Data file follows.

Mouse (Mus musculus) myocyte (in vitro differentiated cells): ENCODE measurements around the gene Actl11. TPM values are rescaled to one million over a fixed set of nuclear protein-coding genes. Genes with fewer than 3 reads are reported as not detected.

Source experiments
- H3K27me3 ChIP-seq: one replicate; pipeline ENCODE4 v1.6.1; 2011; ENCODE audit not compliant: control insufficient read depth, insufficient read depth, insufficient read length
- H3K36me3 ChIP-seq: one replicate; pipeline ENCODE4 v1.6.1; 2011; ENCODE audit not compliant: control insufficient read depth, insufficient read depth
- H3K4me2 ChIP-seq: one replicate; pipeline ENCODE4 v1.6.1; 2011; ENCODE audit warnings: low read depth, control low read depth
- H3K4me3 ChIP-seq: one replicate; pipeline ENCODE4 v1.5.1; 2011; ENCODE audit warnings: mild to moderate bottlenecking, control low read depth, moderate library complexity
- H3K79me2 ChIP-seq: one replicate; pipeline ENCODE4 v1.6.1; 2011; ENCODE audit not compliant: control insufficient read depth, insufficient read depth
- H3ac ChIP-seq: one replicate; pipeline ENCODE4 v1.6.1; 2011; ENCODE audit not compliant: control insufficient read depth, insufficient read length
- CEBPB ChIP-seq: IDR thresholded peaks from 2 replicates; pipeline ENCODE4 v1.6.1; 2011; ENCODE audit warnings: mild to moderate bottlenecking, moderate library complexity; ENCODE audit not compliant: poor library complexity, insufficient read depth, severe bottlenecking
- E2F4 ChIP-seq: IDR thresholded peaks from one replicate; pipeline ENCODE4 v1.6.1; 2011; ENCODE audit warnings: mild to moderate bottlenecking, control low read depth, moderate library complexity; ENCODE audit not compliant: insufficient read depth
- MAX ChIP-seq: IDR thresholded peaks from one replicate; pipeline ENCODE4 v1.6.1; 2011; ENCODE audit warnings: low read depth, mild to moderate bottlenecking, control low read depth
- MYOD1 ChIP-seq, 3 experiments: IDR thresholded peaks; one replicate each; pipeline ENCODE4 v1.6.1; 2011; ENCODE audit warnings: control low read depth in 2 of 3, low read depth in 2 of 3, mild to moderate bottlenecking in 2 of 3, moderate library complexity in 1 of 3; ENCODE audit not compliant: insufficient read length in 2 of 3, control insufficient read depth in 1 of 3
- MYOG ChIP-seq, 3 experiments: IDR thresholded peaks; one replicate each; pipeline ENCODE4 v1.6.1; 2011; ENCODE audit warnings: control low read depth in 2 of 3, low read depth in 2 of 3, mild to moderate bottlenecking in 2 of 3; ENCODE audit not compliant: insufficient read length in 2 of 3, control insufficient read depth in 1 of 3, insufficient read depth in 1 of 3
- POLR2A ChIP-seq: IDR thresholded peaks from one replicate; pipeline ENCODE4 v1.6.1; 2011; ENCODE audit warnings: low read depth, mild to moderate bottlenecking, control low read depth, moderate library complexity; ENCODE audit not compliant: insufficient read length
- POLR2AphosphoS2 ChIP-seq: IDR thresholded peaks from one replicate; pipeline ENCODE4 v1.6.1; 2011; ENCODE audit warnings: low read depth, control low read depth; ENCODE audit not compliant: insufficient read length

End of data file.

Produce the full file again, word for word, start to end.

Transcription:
Mouse (Mus musculus) myocyte (in vitro differentiated cells): ENCODE measurements around the gene Actl11. TPM values are rescaled to one million over a fixed set of nuclear protein-coding genes. Genes with fewer than 3 reads are reported as not detected.

Source experiments
- H3K27me3 ChIP-seq: one replicate; pipeline ENCODE4 v1.6.1; 2011; ENCODE audit not compliant: control insufficient read depth, insufficient read depth, insufficient read length
- H3K36me3 ChIP-seq: one replicate; pipeline ENCODE4 v1.6.1; 2011; ENCODE audit not compliant: control insufficient read depth, insufficient read depth
- H3K4me2 ChIP-seq: one replicate; pipeline ENCODE4 v1.6.1; 2011; ENCODE audit warnings: low read depth, control low read depth
- H3K4me3 ChIP-seq: one replicate; pipeline ENCODE4 v1.5.1; 2011; ENCODE audit warnings: mild to moderate bottlenecking, control low read depth, moderate library complexity
- H3K79me2 ChIP-seq: one replicate; pipeline ENCODE4 v1.6.1; 2011; ENCODE audit not compliant: control insufficient read depth, insufficient read depth
- H3ac ChIP-seq: one replicate; pipeline ENCODE4 v1.6.1; 2011; ENCODE audit not compliant: control insufficient read depth, insufficient read length
- CEBPB ChIP-seq: IDR thresholded peaks from 2 replicates; pipeline ENCODE4 v1.6.1; 2011; ENCODE audit warnings: mild to moderate bottlenecking, moderate library complexity; ENCODE audit not compliant: poor library complexity, insufficient read depth, severe bottlenecking
- E2F4 ChIP-seq: IDR thresholded peaks from one replicate; pipeline ENCODE4 v1.6.1; 2011; ENCODE audit warnings: mild to moderate bottlenecking, control low read depth, moderate library complexity; ENCODE audit not compliant: insufficient read depth
- MAX ChIP-seq: IDR thresholded peaks from one replicate; pipeline ENCODE4 v1.6.1; 2011; ENCODE audit warnings: low read depth, mild to moderate bottlenecking, control low read depth
- MYOD1 ChIP-seq, 3 experiments: IDR thresholded peaks; one replicate each; pipeline ENCODE4 v1.6.1; 2011; ENCODE audit warnings: control low read depth in 2 of 3, low read depth in 2 of 3, mild to moderate bottlenecking in 2 of 3, moderate library complexity in 1 of 3; ENCODE audit not compliant: insufficient read length in 2 of 3, control insufficient read depth in 1 of 3
- MYOG ChIP-seq, 3 experiments: IDR thresholded peaks; one replicate each; pipeline ENCODE4 v1.6.1; 2011; ENCODE audit warnings: control low read depth in 2 of 3, low read depth in 2 of 3, mild to moderate bottlenecking in 2 of 3; ENCODE audit not compliant: insufficient read length in 2 of 3, control insufficient read depth in 1 of 3, insufficient read depth in 1 of 3
- POLR2A ChIP-seq: IDR thresholded peaks from one replicate; pipeline ENCODE4 v1.6.1; 2011; ENCODE audit warnings: low read depth, mild to moderate bottlenecking, control low read depth, moderate library complexity; ENCODE audit not compliant: insufficient read length
- POLR2AphosphoS2 ChIP-seq: IDR thresholded peaks from one replicate; pipeline ENCODE4 v1.6.1; 2011; ENCODE audit warnings: low read depth, control low read depth; ENCODE audit not compliant: insufficient read length